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Friday, 6 December 1985
Page: 3237

(Question No. 536)


Senator Reynolds asked the Minister representing the Attorney-General, upon notice, on 13 September 1985:

(1) Is the Queensland office of the Human Rights Commission seriously understaffed, given the highly decentralised population of that State and the heavy workload prompted by a lack of comparable equal opportunity/civil liberties legislation at the State level.

(2) Will the Attorney-General review staffing and travel requirements of the Queensland office to ensure maximum protection of human rights in that State.


Senator Gareth Evans —The Attorney-General has provided the following answer to the honourable senator's question:

(1) and (2) The Queensland office of the Human Rights Commission is at present comprised of the following eight persons: the Director, three Conciliation/Community Education Officers, an Aboriginal Field Officer, an Office Manager, and two Commonwealth Employment Program participants (whose employment/training with this office will be completed on 31 December 1985).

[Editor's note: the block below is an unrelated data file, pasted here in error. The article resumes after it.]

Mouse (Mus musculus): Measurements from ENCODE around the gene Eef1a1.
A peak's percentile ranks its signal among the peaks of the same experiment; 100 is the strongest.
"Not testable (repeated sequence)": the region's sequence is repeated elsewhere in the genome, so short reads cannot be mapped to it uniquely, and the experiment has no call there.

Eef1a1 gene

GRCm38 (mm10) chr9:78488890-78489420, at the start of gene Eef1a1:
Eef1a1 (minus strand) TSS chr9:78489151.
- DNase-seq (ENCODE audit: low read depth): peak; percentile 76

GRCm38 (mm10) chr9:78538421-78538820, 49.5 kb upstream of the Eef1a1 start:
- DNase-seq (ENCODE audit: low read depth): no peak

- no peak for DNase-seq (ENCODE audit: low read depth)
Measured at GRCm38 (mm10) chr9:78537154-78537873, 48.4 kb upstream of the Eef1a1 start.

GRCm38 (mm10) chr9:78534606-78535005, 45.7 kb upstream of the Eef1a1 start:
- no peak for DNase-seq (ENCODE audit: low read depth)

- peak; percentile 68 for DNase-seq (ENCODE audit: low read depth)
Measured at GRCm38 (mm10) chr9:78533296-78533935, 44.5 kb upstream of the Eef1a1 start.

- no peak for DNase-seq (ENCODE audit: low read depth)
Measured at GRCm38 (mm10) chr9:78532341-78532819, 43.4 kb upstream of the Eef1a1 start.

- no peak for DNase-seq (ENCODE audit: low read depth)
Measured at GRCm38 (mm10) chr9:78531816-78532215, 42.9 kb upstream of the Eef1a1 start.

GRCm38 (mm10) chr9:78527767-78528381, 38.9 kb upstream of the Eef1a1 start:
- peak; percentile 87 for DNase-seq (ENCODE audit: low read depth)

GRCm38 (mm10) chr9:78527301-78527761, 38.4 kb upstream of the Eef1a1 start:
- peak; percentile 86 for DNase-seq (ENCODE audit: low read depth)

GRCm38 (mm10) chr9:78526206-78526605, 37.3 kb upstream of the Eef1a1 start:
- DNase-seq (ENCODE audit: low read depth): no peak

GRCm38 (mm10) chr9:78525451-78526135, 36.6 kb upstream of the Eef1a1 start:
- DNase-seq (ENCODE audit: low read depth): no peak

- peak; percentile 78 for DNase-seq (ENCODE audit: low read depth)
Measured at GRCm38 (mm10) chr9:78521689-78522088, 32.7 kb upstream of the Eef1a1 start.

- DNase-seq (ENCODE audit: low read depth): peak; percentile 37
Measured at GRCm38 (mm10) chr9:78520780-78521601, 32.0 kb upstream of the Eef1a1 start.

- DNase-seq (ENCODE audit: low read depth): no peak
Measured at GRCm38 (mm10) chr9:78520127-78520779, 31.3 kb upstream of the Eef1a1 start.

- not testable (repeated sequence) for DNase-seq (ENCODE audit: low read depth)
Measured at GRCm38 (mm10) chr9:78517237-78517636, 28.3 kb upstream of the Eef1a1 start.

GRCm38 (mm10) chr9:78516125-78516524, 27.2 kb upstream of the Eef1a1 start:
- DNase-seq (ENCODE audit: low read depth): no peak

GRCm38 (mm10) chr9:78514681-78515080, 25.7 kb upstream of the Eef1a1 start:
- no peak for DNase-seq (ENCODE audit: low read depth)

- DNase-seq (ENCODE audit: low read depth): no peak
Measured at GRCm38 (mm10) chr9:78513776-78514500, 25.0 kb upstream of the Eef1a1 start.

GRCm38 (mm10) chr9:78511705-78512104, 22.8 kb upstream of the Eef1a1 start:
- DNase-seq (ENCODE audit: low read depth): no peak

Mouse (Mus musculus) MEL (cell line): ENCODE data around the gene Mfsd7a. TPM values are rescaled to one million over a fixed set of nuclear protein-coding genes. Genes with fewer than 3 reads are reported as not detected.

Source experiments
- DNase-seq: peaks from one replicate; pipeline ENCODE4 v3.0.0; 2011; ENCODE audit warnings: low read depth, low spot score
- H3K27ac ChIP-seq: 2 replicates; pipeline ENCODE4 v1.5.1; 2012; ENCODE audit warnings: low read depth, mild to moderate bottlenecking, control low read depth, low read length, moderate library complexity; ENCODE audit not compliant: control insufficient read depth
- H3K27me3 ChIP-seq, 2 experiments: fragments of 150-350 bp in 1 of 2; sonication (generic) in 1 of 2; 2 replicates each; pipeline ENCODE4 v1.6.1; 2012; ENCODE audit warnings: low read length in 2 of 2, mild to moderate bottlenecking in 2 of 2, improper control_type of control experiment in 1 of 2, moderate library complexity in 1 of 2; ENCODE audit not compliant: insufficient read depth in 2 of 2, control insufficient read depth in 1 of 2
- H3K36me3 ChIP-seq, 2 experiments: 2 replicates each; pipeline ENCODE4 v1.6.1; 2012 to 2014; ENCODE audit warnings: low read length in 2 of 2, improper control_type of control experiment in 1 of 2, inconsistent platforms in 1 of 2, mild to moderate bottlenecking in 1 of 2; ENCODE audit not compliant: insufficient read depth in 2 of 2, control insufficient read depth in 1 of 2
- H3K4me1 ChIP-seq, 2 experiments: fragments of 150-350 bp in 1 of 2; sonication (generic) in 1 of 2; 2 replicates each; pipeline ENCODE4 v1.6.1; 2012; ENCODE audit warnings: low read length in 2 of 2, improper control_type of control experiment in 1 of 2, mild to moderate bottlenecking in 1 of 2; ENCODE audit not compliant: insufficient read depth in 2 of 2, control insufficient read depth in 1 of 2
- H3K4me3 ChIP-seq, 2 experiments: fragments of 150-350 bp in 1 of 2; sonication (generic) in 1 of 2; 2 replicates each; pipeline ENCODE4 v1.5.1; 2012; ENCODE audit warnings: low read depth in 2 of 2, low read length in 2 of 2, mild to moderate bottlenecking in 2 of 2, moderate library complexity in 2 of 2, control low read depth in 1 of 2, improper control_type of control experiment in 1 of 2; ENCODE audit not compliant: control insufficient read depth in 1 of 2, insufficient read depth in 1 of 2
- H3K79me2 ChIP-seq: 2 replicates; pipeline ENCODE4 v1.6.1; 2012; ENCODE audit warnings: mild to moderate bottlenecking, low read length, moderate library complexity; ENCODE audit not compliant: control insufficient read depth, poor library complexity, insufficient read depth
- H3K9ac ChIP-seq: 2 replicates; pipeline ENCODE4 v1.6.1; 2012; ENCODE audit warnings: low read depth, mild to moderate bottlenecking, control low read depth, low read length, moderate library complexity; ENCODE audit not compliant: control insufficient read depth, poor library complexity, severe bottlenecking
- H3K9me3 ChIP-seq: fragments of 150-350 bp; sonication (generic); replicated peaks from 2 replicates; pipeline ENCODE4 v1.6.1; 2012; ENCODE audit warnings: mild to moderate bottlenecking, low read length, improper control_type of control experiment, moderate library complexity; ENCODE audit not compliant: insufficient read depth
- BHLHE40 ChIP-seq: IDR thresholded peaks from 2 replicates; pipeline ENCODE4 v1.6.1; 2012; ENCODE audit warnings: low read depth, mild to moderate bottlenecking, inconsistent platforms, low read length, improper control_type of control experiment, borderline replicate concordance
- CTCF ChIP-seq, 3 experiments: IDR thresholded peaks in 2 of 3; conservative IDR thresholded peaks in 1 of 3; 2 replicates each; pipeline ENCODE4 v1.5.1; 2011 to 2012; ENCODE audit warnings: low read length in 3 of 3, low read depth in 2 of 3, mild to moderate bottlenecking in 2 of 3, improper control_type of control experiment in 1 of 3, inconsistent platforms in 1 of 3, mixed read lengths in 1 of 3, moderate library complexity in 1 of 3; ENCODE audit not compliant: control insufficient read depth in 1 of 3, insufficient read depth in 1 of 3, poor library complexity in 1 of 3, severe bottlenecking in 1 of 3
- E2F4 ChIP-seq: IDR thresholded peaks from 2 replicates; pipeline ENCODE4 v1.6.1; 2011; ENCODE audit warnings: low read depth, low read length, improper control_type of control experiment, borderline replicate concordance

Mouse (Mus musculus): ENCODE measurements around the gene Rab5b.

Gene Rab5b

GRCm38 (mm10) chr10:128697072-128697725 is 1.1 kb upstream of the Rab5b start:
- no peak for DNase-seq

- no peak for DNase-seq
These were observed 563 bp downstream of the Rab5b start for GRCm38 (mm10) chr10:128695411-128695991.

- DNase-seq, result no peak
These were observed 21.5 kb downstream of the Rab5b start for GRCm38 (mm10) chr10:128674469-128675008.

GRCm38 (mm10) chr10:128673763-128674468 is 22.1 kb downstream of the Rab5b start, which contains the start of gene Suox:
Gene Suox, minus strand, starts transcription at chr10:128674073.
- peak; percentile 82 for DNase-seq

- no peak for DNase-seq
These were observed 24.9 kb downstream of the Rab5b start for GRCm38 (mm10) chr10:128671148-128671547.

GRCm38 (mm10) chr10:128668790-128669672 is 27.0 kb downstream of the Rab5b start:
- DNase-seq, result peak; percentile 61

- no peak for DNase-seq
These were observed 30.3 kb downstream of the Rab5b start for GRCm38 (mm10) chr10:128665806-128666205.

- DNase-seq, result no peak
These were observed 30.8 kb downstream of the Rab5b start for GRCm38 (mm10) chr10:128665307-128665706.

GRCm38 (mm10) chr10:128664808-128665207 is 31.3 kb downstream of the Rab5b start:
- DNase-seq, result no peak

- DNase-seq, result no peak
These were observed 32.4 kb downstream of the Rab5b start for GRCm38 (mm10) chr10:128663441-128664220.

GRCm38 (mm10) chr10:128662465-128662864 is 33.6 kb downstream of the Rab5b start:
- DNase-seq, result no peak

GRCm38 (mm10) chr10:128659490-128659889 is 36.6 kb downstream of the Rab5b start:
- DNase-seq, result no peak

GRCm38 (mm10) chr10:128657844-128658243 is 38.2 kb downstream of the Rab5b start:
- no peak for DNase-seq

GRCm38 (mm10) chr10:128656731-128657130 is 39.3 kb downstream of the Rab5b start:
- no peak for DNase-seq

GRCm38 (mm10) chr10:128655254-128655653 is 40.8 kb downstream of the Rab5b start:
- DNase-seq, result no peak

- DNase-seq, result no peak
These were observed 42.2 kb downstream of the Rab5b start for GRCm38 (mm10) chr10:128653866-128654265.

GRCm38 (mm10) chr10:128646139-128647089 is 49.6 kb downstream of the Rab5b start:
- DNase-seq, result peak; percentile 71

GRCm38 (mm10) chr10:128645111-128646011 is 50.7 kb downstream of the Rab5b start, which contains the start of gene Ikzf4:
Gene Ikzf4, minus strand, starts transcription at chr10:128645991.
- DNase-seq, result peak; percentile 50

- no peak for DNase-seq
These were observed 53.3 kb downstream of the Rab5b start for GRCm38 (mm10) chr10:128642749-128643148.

In addition two officers of the Queensland Committee on Discrimination in Employment and Occupation (CDEO) who perform related work are located in the Brisbane office of the Human Rights Commission. The Human Rights and Equal Opportunity Commission Bill currently before the Parliament provides for the absorption of the work of the National/State CDEOs into Human rights and Equal Opportunity Commission's functions. It is proposed that when that legislation is passed the Queensland Committee officers will become officers of the Commission in its Queensland office.

In most States, arrangements have been made for functions of the Commission to be performed by State authorities. No such arrangements have been made with Queensland and the Commission has therefore established its own office in that State. The allocation of resources to the Queensland office of the Commission is a matter for the Commission to determine, having regard to the overall resources available to it. I am informed by the Commission that, while the Queensland office has a heavy workload (there being on average one new complaint each day), the staff have been able to cope. I am also informed that the Commission has examined its priorities and is unable to provide further resources to its Queensland office. The Commission endeavours to see that the resources of available staff and funds for travel are used in as efficient and effective a manner as is possible.